| || Fed Talks Louder, To Little Avail
|Posted Under: Government • Monday Morning Outlook • Fed Reserve • Spending|
When someone doesn't speak your language, yet you must communicate, funny things can happen.
At first, most just talk normally, hoping the message somehow gets through with a hand gesture or two. If that doesn't work, some people start...talking...really...slowly, so the other person understands. And if all else fails, how about saying it REALLY LOUDLY, and emphatically, to finally get our point across.
That's where the Federal Reserve is today. In its own collective mind, it has a very important message to convey: that monetary policy is going to be as expansionary as necessary to get this economic recovery off the ground.
And yet the economy just doesn't seem to understand. Real GDP grew 2.4% in 2010, 2% in 2011, and then slowed further, to 1.75% in 2012, using the Fed's estimates. In other words, despite the massive expansion of the Fed's balance sheet in the past four years, the economy doesn't understand it is supposed to accelerate.
So what's the Fed to do? Last week the Fed invented another quantitative easing program out of whole cloth. We guess it figures that printing even more money (talking even louder and more emphatically) would help. The Fed has already taken its balance sheet from $900 billion to $2.8 trillion with little impact, so why would a bigger, $4 trillion, balance sheet make the difference?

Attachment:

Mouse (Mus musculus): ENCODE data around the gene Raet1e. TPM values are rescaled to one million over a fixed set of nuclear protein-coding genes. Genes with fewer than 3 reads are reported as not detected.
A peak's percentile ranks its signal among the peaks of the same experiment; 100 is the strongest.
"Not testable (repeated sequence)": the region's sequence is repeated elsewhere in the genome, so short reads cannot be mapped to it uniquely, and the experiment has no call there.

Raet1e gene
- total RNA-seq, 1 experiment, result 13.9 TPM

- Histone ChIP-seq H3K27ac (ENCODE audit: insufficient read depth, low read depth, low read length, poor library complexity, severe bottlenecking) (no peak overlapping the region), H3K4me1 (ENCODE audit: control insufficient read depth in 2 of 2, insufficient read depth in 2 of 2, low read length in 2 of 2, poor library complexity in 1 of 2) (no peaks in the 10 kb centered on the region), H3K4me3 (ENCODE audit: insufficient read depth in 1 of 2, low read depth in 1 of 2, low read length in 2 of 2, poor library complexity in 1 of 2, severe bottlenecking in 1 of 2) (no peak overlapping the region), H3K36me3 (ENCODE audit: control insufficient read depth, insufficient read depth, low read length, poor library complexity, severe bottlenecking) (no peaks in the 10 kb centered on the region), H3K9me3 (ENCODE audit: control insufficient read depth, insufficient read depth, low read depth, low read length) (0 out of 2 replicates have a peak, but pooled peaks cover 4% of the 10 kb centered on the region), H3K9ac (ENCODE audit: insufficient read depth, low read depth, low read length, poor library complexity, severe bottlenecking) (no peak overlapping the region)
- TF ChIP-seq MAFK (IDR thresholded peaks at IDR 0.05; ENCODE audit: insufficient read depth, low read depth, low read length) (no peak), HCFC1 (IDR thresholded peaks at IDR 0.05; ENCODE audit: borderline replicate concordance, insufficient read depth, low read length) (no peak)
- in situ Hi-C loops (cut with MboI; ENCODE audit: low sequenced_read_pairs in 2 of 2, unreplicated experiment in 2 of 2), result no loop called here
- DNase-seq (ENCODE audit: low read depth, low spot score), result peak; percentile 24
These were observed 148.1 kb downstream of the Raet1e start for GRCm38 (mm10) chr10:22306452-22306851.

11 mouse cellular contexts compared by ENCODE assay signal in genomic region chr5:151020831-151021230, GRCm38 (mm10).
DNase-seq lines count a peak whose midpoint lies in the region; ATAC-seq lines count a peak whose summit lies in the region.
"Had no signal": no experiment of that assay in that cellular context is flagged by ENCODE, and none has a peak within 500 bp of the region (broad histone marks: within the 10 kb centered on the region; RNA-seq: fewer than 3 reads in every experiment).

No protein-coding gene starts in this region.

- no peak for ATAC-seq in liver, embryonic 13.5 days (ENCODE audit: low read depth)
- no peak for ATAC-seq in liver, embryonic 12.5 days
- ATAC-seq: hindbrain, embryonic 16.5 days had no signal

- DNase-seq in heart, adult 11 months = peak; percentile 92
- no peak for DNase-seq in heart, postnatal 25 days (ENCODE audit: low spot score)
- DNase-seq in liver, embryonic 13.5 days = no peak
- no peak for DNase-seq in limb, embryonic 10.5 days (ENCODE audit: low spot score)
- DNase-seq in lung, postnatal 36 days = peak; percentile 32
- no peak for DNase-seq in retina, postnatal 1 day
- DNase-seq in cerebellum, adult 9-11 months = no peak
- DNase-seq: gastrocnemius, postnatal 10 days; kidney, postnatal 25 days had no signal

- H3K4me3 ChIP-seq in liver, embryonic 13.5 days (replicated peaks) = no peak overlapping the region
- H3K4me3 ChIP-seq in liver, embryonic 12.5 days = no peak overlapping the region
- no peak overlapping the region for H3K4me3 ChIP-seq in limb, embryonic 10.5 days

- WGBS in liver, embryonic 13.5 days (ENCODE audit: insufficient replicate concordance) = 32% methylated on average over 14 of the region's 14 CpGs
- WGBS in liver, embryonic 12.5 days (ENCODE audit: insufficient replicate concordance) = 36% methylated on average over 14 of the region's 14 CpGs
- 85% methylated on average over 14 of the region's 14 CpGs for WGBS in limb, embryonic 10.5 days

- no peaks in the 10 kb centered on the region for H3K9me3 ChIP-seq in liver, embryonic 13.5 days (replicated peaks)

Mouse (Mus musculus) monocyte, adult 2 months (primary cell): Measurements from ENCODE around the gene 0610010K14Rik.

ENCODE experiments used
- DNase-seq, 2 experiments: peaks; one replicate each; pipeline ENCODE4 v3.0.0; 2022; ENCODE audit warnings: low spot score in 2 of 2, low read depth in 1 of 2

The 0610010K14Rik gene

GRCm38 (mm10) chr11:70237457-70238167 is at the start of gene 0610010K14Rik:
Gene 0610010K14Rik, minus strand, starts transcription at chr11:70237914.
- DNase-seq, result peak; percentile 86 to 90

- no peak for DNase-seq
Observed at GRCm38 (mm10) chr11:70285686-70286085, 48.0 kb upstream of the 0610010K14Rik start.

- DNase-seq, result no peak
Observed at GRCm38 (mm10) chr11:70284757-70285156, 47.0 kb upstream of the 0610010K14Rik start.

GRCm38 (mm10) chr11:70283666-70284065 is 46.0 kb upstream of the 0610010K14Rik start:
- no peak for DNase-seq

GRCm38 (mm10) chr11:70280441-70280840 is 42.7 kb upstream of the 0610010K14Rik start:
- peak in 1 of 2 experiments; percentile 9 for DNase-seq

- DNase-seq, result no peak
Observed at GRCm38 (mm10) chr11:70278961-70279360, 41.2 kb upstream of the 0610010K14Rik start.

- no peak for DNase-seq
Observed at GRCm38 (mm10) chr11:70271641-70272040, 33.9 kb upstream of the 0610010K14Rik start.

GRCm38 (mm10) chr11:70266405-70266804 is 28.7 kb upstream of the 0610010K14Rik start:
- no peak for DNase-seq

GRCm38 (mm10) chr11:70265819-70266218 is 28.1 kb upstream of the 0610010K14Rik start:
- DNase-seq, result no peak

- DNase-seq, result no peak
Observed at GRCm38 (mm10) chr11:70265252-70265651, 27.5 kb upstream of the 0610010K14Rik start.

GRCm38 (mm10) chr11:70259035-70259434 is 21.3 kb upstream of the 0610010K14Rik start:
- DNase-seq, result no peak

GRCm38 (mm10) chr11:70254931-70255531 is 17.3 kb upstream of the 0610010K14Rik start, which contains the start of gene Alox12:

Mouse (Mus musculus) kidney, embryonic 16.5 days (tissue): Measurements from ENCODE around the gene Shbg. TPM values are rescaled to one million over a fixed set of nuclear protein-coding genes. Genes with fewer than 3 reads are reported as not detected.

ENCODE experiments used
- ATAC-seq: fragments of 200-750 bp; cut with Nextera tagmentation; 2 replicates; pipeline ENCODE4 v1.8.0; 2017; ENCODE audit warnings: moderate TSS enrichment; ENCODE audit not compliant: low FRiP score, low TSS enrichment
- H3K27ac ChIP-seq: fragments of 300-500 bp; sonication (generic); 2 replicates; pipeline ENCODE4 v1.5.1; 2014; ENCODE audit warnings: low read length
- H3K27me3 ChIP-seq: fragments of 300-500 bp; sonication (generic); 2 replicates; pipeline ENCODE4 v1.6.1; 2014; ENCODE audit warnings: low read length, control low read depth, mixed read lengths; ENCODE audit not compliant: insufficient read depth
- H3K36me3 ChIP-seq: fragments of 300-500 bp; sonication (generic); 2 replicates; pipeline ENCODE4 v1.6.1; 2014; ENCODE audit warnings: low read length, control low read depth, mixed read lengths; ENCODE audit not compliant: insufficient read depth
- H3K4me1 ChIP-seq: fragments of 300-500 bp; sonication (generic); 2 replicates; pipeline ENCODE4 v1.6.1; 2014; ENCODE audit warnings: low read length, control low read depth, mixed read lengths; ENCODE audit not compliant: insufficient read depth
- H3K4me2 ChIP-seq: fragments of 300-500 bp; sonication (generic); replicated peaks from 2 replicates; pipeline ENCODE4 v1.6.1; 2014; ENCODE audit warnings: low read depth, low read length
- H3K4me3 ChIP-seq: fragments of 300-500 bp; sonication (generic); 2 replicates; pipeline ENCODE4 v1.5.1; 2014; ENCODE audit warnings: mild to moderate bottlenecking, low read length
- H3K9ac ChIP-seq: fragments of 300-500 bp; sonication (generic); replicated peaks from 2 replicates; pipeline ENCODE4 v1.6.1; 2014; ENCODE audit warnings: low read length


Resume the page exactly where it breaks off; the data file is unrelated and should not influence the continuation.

The problem is that QE has not worked. Banks have responded by increasing their excess reserves – holding assets as deposits at the Fed rather than lending them and allowing the money multiplier to work its magic. In fact, excluding excess reserves, the Fed's balance sheet is smaller than it was in late 2008, in the immediate aftermath of the collapse of Lehman Brothers.
Price-to-earnings ratios are lower today than they were in 2007. So, please don't buy the argument that QE has lifted the stock market. Profits have driven stock prices higher, not QE.
The reason QE hasn't worked is not that the Fed hasn't been clear enough about its intentions, but because tight money is not the reason for tepid economic growth. There is no lack of liquidity in the US economy. It is the huge expansion in government and the failure to address long-term entitlement issues that are the problem. Spending robs the economy of its potential, while the threat of higher future tax rates undermines value.
The one good thing about last week's announcement is that at least the Fed has told us when it will quit. When the unemployment rate gets down to 6.5%, it anticipates starting to raise rates. We forecast this happening around mid-2014, not mid-2015 like the Fed now projects.
Maybe then the Fed will stop yelling and pointing and trying to force something to happen that it can't possibly be responsible for. It's the over-spending and over-regulation that's keeping the recovery so slow, not the amount of money the Fed is creating out of thin air.
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